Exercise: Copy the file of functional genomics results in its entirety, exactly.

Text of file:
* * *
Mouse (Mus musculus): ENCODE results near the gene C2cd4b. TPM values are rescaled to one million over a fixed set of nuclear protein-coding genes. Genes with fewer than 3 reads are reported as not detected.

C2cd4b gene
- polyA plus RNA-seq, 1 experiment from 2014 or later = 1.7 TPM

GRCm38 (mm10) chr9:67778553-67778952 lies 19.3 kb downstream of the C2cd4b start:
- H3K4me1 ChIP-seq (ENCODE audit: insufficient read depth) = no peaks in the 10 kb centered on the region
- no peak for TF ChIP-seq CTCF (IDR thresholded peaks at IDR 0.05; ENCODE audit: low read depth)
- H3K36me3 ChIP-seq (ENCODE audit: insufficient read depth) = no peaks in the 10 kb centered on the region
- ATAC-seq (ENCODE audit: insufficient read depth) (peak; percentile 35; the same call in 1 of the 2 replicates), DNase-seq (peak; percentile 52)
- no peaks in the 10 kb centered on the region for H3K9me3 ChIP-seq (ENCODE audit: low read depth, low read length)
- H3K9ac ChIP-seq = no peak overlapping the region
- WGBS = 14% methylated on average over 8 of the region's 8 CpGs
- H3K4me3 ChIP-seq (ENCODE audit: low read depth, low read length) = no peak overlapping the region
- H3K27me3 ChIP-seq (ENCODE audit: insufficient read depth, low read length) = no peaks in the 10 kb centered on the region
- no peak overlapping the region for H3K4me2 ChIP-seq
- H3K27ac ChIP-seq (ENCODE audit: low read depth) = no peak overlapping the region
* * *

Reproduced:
Mouse (Mus musculus): ENCODE results near the gene C2cd4b. TPM values are rescaled to one million over a fixed set of nuclear protein-coding genes. Genes with fewer than 3 reads are reported as not detected.

C2cd4b gene
- polyA plus RNA-seq, 1 experiment from 2014 or later = 1.7 TPM

GRCm38 (mm10) chr9:67778553-67778952 lies 19.3 kb downstream of the C2cd4b start:
- H3K4me1 ChIP-seq (ENCODE audit: insufficient read depth) = no peaks in the 10 kb centered on the region
- no peak for TF ChIP-seq CTCF (IDR thresholded peaks at IDR 0.05; ENCODE audit: low read depth)
- H3K36me3 ChIP-seq (ENCODE audit: insufficient read depth) = no peaks in the 10 kb centered on the region
- ATAC-seq (ENCODE audit: insufficient read depth) (peak; percentile 35; the same call in 1 of the 2 replicates), DNase-seq (peak; percentile 52)
- no peaks in the 10 kb centered on the region for H3K9me3 ChIP-seq (ENCODE audit: low read depth, low read length)
- H3K9ac ChIP-seq = no peak overlapping the region
- WGBS = 14% methylated on average over 8 of the region's 8 CpGs
- H3K4me3 ChIP-seq (ENCODE audit: low read depth, low read length) = no peak overlapping the region
- H3K27me3 ChIP-seq (ENCODE audit: insufficient read depth, low read length) = no peaks in the 10 kb centered on the region
- no peak overlapping the region for H3K4me2 ChIP-seq
- H3K27ac ChIP-seq (ENCODE audit: low read depth) = no peak overlapping the region